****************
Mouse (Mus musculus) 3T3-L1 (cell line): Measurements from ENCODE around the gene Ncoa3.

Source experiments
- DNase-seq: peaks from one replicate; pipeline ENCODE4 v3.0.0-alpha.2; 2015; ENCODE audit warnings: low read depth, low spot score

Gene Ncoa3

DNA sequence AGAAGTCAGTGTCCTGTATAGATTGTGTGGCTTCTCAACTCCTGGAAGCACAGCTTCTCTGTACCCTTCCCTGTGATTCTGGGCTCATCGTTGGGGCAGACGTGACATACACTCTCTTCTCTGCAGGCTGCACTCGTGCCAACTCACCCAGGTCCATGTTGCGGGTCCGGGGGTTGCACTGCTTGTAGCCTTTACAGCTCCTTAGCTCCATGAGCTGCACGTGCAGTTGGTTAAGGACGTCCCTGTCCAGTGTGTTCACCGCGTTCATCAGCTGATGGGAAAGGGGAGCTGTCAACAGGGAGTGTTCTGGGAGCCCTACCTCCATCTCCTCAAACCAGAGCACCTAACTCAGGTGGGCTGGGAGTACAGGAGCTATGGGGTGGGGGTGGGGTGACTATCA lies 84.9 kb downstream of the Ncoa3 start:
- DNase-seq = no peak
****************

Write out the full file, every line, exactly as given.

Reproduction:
Mouse (Mus musculus) 3T3-L1 (cell line): Measurements from ENCODE around the gene Ncoa3.

Source experiments
- DNase-seq: peaks from one replicate; pipeline ENCODE4 v3.0.0-alpha.2; 2015; ENCODE audit warnings: low read depth, low spot score

Gene Ncoa3

DNA sequence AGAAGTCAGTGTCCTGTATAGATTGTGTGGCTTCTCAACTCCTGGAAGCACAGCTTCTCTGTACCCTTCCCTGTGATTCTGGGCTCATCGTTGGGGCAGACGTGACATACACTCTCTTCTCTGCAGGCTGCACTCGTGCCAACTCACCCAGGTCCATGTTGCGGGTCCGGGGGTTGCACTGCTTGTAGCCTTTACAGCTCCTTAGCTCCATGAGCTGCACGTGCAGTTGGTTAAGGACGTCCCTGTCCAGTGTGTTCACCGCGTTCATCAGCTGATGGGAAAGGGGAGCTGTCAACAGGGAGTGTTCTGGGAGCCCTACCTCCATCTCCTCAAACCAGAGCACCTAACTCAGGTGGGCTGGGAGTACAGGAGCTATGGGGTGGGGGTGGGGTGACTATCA lies 84.9 kb downstream of the Ncoa3 start:
- DNase-seq = no peak